However, high protein diets are not healthy in the long run. Excessive quantities of protein are thought to result in kidney damage. However, these suppositions are not backed by adequate scientific evidence. Recent studies show that high protein diets do not affect the kidney function of healthy people (Antonio, Ellerbroek, Silver, Vargas, & Peacock, 2016). However, in people with kidney problems, hypertension, and diabetes, low-protein diets are preferable (Kitada et al., 2016). In addition, including red meats in high-protein diets has additional adverse consequences because red meat contains saturated fats that contribute to weight gain and the accumulation of low-density lipoproteins or ‘bad cholesterol’ (Alisson-Silva, Kawanishi, & Varki, 2016).

Why Someone May Choose to Be, or Not to Be On a High Protein Diet

Individuals may choose to be on high-protein diets for several reasons. For example, people involved in strenuous physical exercises tear down their muscle tissues, which need to be reinstated and built using amino acids, which are the building blocks of proteins. Essential amino acids are only obtained in food proteins hence the need for a high-protein diet. High protein intake also helps build muscle and strength.

A person may choose to be on a high-protein diet to lose weight because high protein intake helps with low-calorie adherence by providing satiety. The satiety is attributed to the slow digestion of proteins, which sustains the feeling of fullness for a long. In weight loss regimens, taking large quantities of protein help in the prevention of muscle loss that results when dieting.

The physical activity of an individual also determines their protein needs. A physically active person requires more protein than a sedentary person. For example, endurance athletes require between 1.2 and 1.4 grams of protein per kg of bodyweight, which is higher than the normal RDA of 0.8 grams/kg for sedentary people.

The elderly also require more protein to prevent osteoporosis and the reduction in muscle mass, which is known as sarcopenia (Rozenberg et al., 2016; Hoffman, 2017). When recovering from injuries, it is important to take more proteins to facilitate healing.

References

Alisson-Silva, F., Kawanishi, K., & Varki, A. (2016). Human risk of diseases associated with red meat intake: Analysis of current theories and proposed role for metabolic incorporation of a non-human sialic acid. Molecular Aspects of Medicine, 51, 16-30.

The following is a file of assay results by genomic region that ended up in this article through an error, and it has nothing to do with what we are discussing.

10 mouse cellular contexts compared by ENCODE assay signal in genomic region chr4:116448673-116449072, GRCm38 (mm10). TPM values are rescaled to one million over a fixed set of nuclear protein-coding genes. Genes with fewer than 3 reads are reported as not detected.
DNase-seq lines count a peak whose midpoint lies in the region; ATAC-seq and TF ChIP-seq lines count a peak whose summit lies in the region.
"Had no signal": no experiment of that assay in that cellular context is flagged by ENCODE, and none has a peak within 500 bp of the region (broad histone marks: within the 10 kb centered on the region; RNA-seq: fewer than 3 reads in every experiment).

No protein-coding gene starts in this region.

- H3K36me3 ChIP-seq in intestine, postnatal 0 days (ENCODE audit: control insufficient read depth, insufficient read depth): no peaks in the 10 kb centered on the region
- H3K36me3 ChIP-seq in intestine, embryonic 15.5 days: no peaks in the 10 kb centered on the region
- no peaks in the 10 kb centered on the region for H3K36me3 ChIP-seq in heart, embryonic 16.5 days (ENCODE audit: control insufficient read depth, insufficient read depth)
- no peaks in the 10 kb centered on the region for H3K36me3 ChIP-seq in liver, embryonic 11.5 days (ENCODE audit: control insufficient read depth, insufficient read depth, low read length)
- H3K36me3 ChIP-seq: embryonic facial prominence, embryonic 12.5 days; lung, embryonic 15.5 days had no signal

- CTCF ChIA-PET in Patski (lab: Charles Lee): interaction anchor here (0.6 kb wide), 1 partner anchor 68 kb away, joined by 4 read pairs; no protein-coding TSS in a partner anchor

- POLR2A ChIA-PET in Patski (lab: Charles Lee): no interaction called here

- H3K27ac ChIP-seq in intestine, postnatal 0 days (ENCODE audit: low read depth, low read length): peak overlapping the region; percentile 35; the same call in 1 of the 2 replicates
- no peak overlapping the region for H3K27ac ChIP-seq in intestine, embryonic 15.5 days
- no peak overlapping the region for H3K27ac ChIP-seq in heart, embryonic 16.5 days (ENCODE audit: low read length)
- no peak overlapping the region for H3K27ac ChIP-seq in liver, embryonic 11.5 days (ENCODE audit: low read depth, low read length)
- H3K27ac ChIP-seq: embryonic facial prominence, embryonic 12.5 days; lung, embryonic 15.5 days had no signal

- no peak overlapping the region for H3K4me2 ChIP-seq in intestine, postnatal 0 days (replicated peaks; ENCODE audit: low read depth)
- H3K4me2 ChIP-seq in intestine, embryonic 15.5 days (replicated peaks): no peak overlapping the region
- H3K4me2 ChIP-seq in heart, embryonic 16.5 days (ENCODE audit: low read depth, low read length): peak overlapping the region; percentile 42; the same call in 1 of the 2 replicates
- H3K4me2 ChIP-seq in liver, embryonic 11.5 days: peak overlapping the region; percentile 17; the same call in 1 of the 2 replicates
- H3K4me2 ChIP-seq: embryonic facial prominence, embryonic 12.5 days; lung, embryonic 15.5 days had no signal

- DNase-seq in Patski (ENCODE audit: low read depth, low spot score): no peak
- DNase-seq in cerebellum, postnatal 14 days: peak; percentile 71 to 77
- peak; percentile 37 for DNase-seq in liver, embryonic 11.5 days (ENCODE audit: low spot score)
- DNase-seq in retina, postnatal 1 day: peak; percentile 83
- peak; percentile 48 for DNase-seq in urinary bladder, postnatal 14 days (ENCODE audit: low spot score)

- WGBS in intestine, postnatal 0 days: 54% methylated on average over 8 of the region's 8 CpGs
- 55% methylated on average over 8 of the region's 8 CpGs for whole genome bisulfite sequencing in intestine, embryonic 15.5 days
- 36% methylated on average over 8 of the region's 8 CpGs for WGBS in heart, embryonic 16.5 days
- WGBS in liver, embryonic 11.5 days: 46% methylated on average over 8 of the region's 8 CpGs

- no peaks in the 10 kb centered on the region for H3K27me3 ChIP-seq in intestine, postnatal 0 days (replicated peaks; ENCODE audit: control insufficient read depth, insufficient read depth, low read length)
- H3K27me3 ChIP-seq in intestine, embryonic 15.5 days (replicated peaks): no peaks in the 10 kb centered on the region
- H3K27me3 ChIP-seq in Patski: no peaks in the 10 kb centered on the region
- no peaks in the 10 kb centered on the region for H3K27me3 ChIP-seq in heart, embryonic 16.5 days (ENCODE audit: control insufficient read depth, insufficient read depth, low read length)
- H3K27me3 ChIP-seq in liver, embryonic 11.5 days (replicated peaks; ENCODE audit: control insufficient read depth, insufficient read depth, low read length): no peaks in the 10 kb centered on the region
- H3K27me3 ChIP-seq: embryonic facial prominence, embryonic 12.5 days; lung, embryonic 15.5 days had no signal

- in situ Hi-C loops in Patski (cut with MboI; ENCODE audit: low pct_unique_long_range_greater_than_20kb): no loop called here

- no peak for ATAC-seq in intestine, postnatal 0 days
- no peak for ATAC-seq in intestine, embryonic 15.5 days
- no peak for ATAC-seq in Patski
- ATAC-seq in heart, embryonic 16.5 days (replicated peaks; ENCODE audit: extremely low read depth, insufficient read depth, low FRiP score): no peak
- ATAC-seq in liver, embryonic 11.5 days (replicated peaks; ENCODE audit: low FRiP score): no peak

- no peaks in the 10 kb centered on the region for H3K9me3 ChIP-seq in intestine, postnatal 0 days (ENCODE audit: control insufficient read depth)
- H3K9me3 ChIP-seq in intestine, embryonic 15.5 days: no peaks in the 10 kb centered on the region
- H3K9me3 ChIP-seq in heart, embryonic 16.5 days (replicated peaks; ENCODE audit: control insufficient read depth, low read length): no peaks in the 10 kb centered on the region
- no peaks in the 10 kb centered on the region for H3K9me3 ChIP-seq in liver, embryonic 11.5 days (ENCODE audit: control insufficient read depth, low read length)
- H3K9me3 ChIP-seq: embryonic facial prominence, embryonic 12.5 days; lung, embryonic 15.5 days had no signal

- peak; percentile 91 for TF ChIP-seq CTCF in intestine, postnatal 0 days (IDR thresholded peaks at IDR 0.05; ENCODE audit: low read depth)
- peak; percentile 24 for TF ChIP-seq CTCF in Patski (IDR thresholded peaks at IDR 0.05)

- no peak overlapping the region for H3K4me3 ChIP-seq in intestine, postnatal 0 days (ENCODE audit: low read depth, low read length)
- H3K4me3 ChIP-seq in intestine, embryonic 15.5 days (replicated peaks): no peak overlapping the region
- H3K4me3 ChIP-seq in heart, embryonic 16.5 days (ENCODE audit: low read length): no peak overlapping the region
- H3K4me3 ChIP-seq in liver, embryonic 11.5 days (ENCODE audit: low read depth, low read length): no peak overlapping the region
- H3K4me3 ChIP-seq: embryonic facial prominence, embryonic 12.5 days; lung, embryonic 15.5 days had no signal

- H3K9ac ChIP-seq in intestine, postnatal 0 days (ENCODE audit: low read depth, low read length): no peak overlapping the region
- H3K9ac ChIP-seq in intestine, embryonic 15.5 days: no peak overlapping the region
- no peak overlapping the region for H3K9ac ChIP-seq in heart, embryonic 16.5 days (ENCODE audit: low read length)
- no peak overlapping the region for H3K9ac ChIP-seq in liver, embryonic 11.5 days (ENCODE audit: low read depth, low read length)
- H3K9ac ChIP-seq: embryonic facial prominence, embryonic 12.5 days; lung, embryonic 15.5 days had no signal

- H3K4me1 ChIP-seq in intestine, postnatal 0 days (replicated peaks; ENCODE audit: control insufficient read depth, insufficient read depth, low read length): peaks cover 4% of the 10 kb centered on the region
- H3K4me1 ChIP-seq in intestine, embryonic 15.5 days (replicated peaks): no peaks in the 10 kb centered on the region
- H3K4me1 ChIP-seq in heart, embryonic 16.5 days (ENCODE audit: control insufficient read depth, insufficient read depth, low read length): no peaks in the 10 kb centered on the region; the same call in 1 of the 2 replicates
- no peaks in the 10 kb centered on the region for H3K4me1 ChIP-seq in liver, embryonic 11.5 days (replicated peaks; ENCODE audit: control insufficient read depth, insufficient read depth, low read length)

Antonio, J., Ellerbroek, A., Silver, T., Vargas, L., & Peacock, C. (2016). The effects of a high protein diet on indices of health and body composition–a crossover trial in resistance-trained men. Journal of the International Society of Sports Nutrition, 13(1), 1-3.

Atkins. (2016). Web.

Fletcher, B., Berra, K., Ades, P., Braun, L. T., Burke, L. E., Durstine, J. L.,… Hiatt, W. R. (2005). Managing abnormal blood lipids a collaborative approach: Cosponsored by the Councils on Cardiovascular Nursing; Arteriosclerosis, Thrombosis, and Vascular Biology; Basic Cardiovascular Sciences; Cardiovascular Disease in the Young; Clinical Cardiology; Epidemiology and Prevention; Nutrition, Physical Activity, and Metabolism; and Stroke; and the Preventive Cardiovascular Nurses Association. Circulation, 112(20), 3184-3209.

Hoffman, R. (2017). Can the paleolithic diet meet the nutritional needs of older people? Maturitas, 95, 63-64.

Kitada, M., Ogura, Y., Suzuki, T., Sen, S., Lee, S. M., Kanasaki, K.,… Koya, D. (2016). A very-low-protein diet ameliorates advanced diabetic nephropathy through autophagy induction by suppression of the mTORC1 pathway in Wistar fatty rats, an animal model of type 2 diabetes and obesity. Diabetologia, 59(6), 1307-1317.

Rozenberg, S., Body, J. J., Bruyère, O., Bergmann, P., Brandi, M. L., Cooper, C.,… Rizzoli, R. (2016). Effects of dairy products consumption on health: benefits and beliefs—a commentary from the Belgian Bone Club and the European Society for Clinical and Economic Aspects of Osteoporosis, Osteoarthritis and Musculoskeletal Diseases. Calcified Tissue International, 98(1), 1-17.

Seifter, J. L., & Chang, H. Y. (2016). Disorders of acid-base balance: New perspectives. Kidney Diseases, 2(4), 170-186.